Eye Level is a self-directed learning program which encourages students to acquire self-motivation and independence.
1. Diagnostic test and Starting point
After the diagnostic test, the instructor measures the strengths and weaknesses of the student as well as evaluating the student’s ability. The instructor will determine the child’s starting point, which is where a student can work with ease and confidence.
2. Self-directed learning
Students will follow a self-directed learning method as well as develop independent learning skills in our Eye Level learning centers. Instructors will provide guidance to students as they move throughout their individualized program.
Before moving on the next level, Eye Level instructor will give a Level Test to evaluate whether the student has achieved mastery.
Instructors provide consultation and communicate with parents regarding their children’s learning progress on a regular basis.
The Eye Level Awards Ceremony (ELAC) 2017 celebrates the achievement of our students who have performed well at the recent Eye Level Math Olympiad, as well as the Illustration and Writing competitions.
Critical thinkers – these are people that our nation wants to nurture, companies want to hire, and parents want their children to become. With the term bounced around so often, it is no wonder that progressive enrichment organisations are starting to adopt “Critical Thinking” as part of their regular programmes.
Often confused with a “CREATIVE thinker”, a critical thinker leverages on experience, observation, reflection and/or communication to derive at a set of heuristics (i.e. a process or method). While the creative thinker aims to derive an original/fresh solution, the process or method of thinking the critical thinker uses is often situational and relevant to the question at hand, and would thus allow the decision maker to derive at a logical solution.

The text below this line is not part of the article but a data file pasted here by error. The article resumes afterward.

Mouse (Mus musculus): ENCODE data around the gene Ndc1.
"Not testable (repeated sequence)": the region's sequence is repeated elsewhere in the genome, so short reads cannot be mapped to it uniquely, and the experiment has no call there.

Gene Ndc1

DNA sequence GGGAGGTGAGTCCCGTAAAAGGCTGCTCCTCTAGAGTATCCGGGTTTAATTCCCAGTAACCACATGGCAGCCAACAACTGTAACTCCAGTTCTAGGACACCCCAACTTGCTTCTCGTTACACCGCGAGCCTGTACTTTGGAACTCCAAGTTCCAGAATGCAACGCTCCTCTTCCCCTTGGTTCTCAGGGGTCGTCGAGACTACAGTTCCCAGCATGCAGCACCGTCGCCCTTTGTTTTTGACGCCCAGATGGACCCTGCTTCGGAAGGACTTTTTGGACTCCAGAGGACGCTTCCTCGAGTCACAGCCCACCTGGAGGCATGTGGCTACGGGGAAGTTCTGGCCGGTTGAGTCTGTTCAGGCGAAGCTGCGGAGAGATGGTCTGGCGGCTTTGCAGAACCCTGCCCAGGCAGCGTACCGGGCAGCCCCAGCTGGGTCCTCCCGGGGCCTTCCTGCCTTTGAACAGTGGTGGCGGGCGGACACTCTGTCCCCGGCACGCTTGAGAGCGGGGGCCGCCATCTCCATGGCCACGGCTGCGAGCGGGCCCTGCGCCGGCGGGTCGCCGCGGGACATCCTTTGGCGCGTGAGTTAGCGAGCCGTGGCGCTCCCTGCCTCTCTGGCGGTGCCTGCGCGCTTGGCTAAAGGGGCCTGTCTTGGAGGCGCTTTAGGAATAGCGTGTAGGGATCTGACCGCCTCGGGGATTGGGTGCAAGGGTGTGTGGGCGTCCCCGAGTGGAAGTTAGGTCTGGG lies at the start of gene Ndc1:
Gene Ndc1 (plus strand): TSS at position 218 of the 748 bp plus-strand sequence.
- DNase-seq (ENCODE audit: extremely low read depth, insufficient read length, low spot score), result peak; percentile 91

Importance of Critical Thinking
Critical thinking is an important skill to have as the modern world progresses. According to a research by Hong Kong University (HKU), critical thinking is critical (pardon the pun) because:
It is relevant for whichever profession we choose
It allows us to understand information and technology in order to make quick and effective decisions in the global knowledge economy
It ensures that creative solutions are relevant to the problem at hand
It is important for self-evaluation and reflection so that we may live a meaningful and structure life
It is the foundation of science and democracy
So, do we need it?
Short answer – YES! This is especially true in the context of Singapore where we are often thought of as being book smart and not street smart. As such, critical thinking will not only break the notion that the Singapore education system is all about rote learning, it will also allow us to tap on the knowledge that we have learnt and apply it rationally in a variety of settings. This makes us effective individuals and contributors of our society.
“I was wondering how my students would enjoy the paintings from a student’s eye level.”
This is a story about a teacher who changed his perspective. A man was appreciating the art at the Smithsonian Museum in Washington DC. As he approached each painting he would kneel down and look up at it. A curious visitor asked him why he was looking at the painting from his knees. He replied, “I am an elementary school teacher and I will bring my students here tomorrow. I was wondering how my students would enjoy the paintings from down here. I am trying to appreciate these paintings from a student’s eye level.”
Eye Level is based on an educational principle where students learn at their own pace. When the instructor understands the learning needs of a student, the teaching are most effective.